LTC Bullet:  Why Buy LTCI?

Friday, October 24, 2014


LTC Comment:  Ironically, despite its recent trials and tribulations, more people—including reporters—emphasize reasons to buy long-term care insurance.

*** THIS JUST IN:  Registration is now open for the Fifteenth Annual Intercompany Long-Term Care Insurance Conference, scheduled for March 22-25, 2015 at the The Broadmoor resort in Colorado Springs, CO.  Your Center for Long-Term Care Reform will be there, as usual.  See you in Colorado Springs.  Check out the details here: *** 

*** LTC CLIPPINGS:  Did you catch these stories this week?  Our LTC Clippings subscribers received them in real time including Steve Moses’s always trenchant, often ironic, sometimes humorous, usually Twitter-length “LTC Comments.”  To subscribe or for a free trial, contact Damon at 206-283-7036 or

10/23/2014, “Raise Pay for Home-Care Aides? Disability-Rights Groups Say No Way,” by Josh Eidelson , Bloomberg BusinessWeek

10/22/2014, “Older Women and Challenges of Wealth,” by Fran Hawthorne, New York Times

10/21/2014, “Genworth, Once Part of GE, Offers Breakup Gains: Real M&A,” by Zachary Tracer and Brooke Sutherland, Bloomberg BusinessWeek

10/21/2014, “Assets Can Be Spent Down Safely to Qualify for Medicaid,” by Bernard A. Krooks, New York Elder Law and Planning Blog

10/20/2014, “5 ideas for selling LTCI to the Medicare generation,” by Stephen D. Forman, LifeHealthPRO ***



LTC Comment:  We’re seeing a gradual change in the tone of media articles about private long-term care insurance.  Less doubt and criticism; more focus on need.

Just yesterday, we clipped this piece in the New York Times for our LTC Clippings subscribers:

10/21/2014, “Finance Lab: They have a pension, long-term care insurance and savings. But is it enough?,” by Martha M. Hamilton

Quote:  “‘She owns a long-term care policy, which is good,’ Nathani said. Johnson added that many long-term care costs are not covered by Medicare or ordinary health insurance and end up depleting many people’s assets.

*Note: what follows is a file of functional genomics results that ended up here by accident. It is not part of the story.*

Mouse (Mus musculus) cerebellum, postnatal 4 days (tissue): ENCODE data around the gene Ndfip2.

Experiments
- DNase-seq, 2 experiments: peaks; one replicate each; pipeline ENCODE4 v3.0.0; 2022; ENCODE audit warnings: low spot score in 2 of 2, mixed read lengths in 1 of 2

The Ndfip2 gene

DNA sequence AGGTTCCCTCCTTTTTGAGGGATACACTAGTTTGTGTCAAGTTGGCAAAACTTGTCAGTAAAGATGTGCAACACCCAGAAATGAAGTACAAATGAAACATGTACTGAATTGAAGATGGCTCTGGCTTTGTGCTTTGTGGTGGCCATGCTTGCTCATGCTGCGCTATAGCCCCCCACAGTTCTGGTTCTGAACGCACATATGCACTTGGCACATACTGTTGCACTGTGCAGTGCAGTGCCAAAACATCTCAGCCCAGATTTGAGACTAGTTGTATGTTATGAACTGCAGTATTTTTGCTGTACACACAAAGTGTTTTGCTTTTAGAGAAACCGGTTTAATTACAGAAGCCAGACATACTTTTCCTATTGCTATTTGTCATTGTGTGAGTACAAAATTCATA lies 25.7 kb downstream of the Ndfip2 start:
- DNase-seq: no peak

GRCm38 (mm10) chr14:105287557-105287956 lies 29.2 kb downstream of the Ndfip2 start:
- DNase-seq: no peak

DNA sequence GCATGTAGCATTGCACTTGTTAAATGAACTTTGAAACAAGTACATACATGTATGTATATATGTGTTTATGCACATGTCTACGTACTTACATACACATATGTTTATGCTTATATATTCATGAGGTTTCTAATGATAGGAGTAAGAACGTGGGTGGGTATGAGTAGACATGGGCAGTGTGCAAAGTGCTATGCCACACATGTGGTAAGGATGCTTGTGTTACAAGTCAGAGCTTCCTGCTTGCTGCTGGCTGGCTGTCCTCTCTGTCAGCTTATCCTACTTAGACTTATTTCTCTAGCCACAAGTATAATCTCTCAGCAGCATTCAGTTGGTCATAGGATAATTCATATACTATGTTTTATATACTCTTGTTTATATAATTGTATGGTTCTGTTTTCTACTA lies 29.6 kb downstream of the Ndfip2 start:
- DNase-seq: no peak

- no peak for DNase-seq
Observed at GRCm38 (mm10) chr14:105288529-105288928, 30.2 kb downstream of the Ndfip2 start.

LTC Comment:  Long article in highly regarded national newspaper that takes for granted the value of LTCI.

In other words, we’re seeing more articles that assume the need for protection against the risk and cost of long-term care and fewer articles that focus on the product’s presumed shortcomings or cost.

Furthermore, it seems the public—even LTC experts—are coming around as well.  This week I received an inquiry from Cynthia Morton, Executive Vice President of the National Association for the Support of Long Term Care.  NASL is a trade association that advocates on behalf of professionals who provide medical services to long term care facilities.  She asked:

Steve, I wanted to see if you could steer me to some places on your website or others regarding why buy LTC insurance?  I get this question ALL the time and I have my own personal opinions but I want to keep up to date.  With several of the big companies getting out of the market, I need to be able to explain that simply and quickly.  Are there a couple pages on your site I should look to?  Actually, I am in the process of qualifying for my own LTC insurance. Yes, I am a little young for it but my broker says that [carrier omitted] is about to seriously raise their premiums and so he advised we get in now.  Don’t they always say that? 

I replied:

Hi Cynthia, 

How nice to hear from you.  Congratulations on your career success and on starting your LTC planning early.  Smart move.

I know you don’t need a lot of extra stuff to read, so I’ll give you my “elevator speech” answer to your question and then follow up with some links to relevant items on our website.

While people over 65 have a 70% probability of needing some LTC, they have only a 20% probability of needing five years or more.  In other words, LTC represents a small risk of catastrophic loss, which makes it ideal for a private-insurance risk-sharing solution.